Recovery of aerobic bacterial populations, as well as low levels of Escherichia coil O157:H7 and Salmonella typhimurium from beef carcasses was determined by sponge (SP) and excision (EX) sampling during the course of three separate studies. For the first study, samples were taken from three points on the processing line: (1) pre-wash, (2) post-wash, and (3) after 24 h in the chill cooler. SP recovered fewer total aerobic bacteria from beef carcasses on a processing line than EX; however, the difference between EX and SP was similar at all sampled process points. Both sampling methods recovered higher levels of total aerobic bacteria from carcasses after a 24-h-chill period. Both methods also recovered low levels of E. coli and coliforms on beef carcasses. In the second study, both SP and EX recovered antibiotic-marked strains of E. coli O157:H7 and S. typhimurium from beef carcass tissue surface at an inoculation level of approximately 1 cfu 100 cm-2. Recoveries from pre- or post-24-h-chilled tissue were similar for both SP and EX. SP appears to be an adequate sampling method for recovery of low levels of pathogens from surfaces of beef carcasses regardless of location within the process. However, a third study demonstrated that the freezing and storage of SP samples at -20°C significantly decreased recovery of S. typhimurium from beef tissue when present at low levels (≤ 10 cfu 100 cm-2).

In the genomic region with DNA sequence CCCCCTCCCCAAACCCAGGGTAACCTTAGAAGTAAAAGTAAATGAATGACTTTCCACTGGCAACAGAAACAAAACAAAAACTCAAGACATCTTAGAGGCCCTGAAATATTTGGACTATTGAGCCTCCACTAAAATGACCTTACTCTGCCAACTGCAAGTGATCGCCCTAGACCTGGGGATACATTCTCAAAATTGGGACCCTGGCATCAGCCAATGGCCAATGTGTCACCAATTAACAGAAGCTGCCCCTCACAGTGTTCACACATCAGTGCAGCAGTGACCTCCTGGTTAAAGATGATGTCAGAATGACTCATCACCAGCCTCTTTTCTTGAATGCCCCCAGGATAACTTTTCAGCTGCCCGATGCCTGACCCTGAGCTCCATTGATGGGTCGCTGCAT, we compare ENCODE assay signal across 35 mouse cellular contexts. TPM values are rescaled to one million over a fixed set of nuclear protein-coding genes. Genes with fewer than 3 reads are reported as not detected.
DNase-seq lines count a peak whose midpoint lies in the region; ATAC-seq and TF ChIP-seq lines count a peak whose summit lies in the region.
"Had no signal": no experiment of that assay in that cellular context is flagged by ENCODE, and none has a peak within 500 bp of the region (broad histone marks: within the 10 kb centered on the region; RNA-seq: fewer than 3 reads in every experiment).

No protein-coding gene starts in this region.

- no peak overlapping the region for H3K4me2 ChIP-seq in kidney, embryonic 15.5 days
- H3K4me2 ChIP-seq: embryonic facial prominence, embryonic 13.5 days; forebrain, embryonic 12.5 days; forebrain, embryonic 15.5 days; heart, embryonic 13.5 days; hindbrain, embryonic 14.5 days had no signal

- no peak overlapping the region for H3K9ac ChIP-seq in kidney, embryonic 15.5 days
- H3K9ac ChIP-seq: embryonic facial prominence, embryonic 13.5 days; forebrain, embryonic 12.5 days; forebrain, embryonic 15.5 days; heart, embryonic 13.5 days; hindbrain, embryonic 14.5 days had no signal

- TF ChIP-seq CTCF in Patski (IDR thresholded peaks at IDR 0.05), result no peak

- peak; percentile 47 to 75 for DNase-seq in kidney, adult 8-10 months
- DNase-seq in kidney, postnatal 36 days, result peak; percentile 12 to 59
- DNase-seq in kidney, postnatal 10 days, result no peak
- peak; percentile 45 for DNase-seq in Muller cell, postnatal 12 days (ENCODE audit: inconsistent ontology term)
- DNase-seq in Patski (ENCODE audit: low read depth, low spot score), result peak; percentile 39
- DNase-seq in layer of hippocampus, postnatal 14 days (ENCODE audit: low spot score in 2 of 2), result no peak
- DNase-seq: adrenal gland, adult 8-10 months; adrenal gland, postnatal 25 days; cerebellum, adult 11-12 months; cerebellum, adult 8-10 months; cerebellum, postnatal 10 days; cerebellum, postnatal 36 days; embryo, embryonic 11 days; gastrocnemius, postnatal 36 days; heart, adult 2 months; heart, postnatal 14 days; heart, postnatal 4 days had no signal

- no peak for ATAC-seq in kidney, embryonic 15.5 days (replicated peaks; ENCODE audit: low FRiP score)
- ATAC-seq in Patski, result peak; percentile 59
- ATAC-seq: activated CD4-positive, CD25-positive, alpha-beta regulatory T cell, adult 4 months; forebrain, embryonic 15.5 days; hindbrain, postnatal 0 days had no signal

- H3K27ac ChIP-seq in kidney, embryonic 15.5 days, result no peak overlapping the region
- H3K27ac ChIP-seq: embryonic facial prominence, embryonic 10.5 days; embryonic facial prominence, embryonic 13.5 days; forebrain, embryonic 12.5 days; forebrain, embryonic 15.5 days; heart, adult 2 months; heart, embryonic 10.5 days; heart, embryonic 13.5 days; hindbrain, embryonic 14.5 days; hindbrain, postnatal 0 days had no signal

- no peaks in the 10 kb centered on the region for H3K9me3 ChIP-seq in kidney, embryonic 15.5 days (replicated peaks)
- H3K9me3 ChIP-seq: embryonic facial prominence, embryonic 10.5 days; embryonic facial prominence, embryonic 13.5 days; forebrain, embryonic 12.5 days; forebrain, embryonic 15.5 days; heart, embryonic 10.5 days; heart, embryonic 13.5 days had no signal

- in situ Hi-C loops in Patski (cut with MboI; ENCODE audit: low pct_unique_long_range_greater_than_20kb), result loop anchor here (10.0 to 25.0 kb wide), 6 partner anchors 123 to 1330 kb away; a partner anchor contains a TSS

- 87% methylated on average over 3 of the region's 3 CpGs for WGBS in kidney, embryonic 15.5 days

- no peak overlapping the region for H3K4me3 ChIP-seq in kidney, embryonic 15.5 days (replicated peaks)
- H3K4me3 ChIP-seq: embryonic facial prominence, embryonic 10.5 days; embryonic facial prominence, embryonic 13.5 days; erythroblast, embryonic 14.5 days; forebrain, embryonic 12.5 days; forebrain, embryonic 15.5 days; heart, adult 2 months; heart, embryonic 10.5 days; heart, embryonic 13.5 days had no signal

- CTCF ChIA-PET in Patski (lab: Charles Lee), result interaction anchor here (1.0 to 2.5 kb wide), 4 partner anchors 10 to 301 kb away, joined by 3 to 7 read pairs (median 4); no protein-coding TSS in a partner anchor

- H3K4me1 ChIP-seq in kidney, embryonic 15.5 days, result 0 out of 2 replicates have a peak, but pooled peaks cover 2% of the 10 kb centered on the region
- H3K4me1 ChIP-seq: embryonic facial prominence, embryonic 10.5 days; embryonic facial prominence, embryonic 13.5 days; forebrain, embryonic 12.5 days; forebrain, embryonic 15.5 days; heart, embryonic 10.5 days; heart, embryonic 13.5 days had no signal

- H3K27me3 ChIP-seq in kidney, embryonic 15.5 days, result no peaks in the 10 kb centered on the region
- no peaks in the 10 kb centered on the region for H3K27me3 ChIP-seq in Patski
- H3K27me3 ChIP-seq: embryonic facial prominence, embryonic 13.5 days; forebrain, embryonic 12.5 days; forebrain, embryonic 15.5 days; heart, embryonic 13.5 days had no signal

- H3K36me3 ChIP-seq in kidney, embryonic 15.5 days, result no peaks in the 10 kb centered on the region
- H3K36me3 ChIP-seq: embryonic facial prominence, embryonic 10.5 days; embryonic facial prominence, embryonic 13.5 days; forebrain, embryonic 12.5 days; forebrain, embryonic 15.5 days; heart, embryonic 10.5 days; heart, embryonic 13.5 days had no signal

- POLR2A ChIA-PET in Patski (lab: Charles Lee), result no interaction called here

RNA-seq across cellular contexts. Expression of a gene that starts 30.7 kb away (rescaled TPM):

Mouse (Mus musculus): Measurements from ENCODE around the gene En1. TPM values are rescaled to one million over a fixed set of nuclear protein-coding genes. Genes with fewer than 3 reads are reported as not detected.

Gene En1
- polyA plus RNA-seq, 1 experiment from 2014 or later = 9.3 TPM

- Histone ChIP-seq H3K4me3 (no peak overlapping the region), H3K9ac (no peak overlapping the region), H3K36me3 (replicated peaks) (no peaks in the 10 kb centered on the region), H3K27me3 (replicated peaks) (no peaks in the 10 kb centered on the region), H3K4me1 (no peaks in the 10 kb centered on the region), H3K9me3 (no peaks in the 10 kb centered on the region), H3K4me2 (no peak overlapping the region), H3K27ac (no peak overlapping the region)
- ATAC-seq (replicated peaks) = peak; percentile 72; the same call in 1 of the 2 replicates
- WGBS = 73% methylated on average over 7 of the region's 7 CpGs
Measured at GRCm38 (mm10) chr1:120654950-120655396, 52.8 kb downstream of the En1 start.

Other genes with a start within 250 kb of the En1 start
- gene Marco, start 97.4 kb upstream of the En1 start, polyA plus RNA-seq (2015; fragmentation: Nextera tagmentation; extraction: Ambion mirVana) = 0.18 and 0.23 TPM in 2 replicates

All Science Journal Classification (ASJC) codes
- Food Science